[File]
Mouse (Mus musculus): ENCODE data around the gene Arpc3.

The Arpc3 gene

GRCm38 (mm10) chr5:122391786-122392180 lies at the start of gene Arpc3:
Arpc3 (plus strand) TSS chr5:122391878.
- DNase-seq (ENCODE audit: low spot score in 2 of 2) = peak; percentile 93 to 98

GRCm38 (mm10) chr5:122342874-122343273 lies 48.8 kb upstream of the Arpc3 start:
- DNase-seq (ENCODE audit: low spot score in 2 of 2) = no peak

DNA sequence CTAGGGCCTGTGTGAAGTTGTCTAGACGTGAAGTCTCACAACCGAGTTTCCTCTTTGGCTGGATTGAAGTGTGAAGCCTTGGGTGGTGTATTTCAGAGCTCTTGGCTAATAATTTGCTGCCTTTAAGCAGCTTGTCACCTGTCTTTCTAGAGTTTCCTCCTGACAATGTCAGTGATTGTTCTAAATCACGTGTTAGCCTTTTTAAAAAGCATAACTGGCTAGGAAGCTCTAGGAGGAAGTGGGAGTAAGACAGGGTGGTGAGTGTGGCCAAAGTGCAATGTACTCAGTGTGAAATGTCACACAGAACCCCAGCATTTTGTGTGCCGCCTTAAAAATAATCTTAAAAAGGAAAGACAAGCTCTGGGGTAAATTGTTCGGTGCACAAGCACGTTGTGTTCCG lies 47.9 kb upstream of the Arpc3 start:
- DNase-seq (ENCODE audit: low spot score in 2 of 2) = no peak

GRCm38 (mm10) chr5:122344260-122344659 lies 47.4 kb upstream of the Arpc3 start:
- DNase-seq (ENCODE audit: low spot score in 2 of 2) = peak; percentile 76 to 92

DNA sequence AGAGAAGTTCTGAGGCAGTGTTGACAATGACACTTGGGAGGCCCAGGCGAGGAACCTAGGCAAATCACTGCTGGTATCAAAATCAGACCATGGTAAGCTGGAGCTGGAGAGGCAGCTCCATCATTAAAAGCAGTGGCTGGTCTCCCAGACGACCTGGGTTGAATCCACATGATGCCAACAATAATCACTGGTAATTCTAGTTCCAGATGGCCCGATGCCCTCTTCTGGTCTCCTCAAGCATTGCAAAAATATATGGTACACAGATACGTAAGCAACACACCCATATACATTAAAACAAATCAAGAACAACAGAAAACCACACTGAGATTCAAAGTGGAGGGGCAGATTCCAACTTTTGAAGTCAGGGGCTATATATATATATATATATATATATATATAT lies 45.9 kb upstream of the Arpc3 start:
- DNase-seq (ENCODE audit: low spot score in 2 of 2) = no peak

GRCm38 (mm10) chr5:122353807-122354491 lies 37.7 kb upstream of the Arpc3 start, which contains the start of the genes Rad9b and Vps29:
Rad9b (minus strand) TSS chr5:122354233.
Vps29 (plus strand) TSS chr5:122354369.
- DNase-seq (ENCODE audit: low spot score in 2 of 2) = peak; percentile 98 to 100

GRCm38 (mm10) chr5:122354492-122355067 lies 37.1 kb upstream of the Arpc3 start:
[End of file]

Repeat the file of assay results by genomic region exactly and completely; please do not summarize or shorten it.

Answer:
Mouse (Mus musculus): ENCODE data around the gene Arpc3.

The Arpc3 gene

GRCm38 (mm10) chr5:122391786-122392180 lies at the start of gene Arpc3:
Arpc3 (plus strand) TSS chr5:122391878.
- DNase-seq (ENCODE audit: low spot score in 2 of 2) = peak; percentile 93 to 98

GRCm38 (mm10) chr5:122342874-122343273 lies 48.8 kb upstream of the Arpc3 start:
- DNase-seq (ENCODE audit: low spot score in 2 of 2) = no peak

DNA sequence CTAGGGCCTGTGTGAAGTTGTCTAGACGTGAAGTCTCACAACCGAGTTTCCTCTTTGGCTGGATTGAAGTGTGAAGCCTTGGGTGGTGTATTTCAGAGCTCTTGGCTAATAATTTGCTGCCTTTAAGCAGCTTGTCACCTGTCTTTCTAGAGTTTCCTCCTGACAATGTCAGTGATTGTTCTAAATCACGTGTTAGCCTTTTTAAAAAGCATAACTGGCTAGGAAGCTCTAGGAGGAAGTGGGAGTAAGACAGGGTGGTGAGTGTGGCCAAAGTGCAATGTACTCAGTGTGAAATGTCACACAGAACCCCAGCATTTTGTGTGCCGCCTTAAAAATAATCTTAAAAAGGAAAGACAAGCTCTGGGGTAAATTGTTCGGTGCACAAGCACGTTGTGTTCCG lies 47.9 kb upstream of the Arpc3 start:
- DNase-seq (ENCODE audit: low spot score in 2 of 2) = no peak

GRCm38 (mm10) chr5:122344260-122344659 lies 47.4 kb upstream of the Arpc3 start:
- DNase-seq (ENCODE audit: low spot score in 2 of 2) = peak; percentile 76 to 92

DNA sequence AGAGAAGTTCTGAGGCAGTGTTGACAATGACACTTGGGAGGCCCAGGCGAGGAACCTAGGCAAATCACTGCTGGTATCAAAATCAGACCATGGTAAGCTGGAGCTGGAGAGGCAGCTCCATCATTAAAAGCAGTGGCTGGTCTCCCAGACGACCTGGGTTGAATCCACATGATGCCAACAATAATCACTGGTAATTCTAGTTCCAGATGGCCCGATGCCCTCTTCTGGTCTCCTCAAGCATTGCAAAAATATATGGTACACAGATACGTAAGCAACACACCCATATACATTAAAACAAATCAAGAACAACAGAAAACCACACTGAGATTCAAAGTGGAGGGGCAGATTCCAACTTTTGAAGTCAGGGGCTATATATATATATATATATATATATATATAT lies 45.9 kb upstream of the Arpc3 start:
- DNase-seq (ENCODE audit: low spot score in 2 of 2) = no peak

GRCm38 (mm10) chr5:122353807-122354491 lies 37.7 kb upstream of the Arpc3 start, which contains the start of the genes Rad9b and Vps29:
Rad9b (minus strand) TSS chr5:122354233.
Vps29 (plus strand) TSS chr5:122354369.
- DNase-seq (ENCODE audit: low spot score in 2 of 2) = peak; percentile 98 to 100

GRCm38 (mm10) chr5:122354492-122355067 lies 37.1 kb upstream of the Arpc3 start: